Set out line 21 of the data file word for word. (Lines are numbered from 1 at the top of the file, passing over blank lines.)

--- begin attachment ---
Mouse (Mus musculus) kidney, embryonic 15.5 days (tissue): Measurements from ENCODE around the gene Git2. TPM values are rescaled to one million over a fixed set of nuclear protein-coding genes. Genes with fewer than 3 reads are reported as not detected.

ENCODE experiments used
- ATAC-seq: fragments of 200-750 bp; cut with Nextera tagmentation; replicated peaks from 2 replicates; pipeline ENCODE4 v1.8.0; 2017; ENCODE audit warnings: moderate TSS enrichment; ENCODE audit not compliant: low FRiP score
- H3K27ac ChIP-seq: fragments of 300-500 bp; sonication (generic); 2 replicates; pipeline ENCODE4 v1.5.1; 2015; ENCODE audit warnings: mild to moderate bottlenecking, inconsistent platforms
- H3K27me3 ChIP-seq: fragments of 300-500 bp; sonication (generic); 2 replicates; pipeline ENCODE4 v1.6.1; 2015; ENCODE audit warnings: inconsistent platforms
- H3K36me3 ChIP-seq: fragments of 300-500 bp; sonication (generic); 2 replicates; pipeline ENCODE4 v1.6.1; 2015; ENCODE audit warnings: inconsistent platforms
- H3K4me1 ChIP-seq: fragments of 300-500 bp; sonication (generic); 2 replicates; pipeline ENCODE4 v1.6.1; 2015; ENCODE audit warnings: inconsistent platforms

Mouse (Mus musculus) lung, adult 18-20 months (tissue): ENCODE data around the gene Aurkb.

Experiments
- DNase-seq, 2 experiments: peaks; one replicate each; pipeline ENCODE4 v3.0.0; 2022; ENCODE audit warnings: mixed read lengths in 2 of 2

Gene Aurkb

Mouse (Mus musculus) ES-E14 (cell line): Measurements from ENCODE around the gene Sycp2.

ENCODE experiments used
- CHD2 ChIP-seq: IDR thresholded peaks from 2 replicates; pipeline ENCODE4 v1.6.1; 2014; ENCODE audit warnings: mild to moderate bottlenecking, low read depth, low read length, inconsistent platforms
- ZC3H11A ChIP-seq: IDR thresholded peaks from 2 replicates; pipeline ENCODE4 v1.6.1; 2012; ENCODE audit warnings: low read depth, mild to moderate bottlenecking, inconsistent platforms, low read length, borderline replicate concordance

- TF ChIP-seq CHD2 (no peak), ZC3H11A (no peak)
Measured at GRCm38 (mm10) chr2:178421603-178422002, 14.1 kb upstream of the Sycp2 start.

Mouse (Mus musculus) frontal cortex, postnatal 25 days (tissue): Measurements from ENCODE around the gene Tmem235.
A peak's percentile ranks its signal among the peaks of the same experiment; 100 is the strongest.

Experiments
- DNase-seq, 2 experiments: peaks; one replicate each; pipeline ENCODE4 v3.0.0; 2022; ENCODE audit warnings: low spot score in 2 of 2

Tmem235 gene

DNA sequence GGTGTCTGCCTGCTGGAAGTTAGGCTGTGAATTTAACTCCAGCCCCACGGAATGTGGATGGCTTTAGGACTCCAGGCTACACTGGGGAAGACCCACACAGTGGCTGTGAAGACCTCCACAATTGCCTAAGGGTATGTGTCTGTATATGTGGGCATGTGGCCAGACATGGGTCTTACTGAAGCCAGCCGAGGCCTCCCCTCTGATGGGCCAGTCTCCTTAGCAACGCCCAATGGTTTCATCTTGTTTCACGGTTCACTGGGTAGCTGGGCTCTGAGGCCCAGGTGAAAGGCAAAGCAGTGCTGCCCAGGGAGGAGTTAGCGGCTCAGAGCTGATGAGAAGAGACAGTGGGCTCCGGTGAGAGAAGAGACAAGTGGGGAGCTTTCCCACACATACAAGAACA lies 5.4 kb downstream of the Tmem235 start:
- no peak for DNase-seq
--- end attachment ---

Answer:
- DNase-seq, 2 experiments: peaks; one replicate each; pipeline ENCODE4 v3.0.0; 2022; ENCODE audit warnings: low spot score in 2 of 2